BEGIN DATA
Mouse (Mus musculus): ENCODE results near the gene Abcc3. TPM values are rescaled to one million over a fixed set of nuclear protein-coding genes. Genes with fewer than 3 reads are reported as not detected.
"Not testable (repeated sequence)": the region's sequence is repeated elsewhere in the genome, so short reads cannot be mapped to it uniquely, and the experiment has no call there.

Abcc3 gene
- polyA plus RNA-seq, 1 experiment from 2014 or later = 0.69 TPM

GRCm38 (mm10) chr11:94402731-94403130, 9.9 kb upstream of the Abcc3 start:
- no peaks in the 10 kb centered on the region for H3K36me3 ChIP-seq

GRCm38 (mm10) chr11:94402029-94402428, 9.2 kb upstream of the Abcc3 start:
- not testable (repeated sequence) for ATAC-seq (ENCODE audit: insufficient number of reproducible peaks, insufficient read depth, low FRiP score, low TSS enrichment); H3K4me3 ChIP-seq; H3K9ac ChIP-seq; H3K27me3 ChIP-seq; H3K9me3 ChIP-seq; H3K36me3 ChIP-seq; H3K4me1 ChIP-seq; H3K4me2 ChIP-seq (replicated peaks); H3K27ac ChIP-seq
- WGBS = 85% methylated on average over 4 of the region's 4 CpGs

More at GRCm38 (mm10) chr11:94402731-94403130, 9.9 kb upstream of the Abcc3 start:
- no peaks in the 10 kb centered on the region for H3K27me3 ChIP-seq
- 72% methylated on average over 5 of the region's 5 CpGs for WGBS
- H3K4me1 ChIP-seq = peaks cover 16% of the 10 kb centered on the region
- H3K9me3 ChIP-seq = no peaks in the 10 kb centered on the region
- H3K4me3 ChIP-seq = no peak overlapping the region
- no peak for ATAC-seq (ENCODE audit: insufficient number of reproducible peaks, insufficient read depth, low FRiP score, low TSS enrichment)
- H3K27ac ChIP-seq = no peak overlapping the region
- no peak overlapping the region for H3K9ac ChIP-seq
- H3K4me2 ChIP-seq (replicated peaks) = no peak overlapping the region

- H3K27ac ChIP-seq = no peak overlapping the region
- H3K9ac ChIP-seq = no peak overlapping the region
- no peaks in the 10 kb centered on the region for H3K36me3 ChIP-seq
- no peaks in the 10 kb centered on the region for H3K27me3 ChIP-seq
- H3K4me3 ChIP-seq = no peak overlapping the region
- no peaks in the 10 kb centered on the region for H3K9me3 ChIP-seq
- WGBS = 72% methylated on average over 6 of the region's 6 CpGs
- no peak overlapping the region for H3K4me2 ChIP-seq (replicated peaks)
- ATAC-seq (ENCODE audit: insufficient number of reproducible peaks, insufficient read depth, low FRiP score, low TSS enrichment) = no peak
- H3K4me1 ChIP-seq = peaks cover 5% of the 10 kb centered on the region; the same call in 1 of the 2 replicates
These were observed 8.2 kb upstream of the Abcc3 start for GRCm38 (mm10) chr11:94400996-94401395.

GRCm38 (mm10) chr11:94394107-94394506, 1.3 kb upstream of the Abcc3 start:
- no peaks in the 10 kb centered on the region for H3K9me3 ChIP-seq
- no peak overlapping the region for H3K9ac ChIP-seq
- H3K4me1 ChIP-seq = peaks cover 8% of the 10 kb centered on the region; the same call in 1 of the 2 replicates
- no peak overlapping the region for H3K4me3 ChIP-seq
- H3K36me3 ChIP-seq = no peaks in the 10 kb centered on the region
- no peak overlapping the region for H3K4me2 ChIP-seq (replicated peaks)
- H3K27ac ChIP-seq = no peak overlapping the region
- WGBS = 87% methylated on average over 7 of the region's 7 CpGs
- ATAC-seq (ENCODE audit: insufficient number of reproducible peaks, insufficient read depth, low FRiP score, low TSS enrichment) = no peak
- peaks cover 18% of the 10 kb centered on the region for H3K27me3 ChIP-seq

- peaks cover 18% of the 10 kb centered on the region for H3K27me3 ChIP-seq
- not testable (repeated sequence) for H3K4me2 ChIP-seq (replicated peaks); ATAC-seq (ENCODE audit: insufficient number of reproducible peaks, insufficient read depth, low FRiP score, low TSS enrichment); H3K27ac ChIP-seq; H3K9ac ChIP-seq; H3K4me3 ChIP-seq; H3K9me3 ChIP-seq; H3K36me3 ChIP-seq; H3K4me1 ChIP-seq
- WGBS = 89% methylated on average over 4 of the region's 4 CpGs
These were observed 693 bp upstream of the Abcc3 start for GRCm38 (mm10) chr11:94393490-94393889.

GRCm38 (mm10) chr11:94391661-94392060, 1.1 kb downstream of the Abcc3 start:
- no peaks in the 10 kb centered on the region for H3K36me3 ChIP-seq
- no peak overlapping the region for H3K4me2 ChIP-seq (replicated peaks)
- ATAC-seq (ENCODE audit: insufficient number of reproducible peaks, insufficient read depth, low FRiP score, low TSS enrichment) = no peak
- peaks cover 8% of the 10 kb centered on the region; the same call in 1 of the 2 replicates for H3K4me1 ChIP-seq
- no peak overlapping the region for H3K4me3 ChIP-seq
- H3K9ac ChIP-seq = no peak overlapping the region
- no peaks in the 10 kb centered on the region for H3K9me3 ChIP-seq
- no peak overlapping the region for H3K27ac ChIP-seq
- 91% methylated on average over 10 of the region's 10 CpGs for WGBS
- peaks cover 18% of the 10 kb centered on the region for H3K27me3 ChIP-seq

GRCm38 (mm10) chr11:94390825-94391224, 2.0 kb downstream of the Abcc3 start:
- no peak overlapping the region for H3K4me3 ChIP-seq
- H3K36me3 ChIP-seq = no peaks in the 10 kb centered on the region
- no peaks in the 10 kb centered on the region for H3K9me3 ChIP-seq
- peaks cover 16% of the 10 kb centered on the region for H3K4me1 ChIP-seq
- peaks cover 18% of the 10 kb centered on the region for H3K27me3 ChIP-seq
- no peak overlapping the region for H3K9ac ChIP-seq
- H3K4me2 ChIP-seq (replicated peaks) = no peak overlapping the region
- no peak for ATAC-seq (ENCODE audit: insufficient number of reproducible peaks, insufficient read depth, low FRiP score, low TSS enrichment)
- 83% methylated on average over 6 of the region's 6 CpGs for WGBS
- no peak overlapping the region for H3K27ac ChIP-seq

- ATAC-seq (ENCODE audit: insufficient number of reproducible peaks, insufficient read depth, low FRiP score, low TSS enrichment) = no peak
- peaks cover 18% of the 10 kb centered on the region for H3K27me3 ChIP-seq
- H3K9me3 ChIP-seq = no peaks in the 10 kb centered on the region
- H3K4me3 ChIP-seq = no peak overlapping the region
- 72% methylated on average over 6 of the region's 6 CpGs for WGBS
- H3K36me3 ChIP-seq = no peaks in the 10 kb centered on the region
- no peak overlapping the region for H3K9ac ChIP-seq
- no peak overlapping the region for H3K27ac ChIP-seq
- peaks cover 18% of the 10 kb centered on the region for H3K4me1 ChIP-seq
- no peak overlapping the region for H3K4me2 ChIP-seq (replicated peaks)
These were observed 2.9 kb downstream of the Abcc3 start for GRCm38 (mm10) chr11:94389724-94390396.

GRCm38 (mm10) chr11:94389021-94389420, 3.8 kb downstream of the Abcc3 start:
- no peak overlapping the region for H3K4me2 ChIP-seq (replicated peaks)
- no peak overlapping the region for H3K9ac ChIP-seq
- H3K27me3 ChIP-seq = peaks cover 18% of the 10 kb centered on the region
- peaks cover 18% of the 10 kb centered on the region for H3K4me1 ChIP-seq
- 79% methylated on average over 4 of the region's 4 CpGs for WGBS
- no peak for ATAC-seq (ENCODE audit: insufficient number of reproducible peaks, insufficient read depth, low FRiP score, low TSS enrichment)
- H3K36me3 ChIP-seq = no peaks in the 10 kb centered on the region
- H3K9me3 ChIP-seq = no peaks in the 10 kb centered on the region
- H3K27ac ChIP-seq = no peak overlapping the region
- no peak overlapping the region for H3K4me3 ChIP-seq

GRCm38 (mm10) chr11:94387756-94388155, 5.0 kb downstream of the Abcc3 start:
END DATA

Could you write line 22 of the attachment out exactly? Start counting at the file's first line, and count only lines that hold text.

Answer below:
- no peaks in the 10 kb centered on the region for H3K36me3 ChIP-seq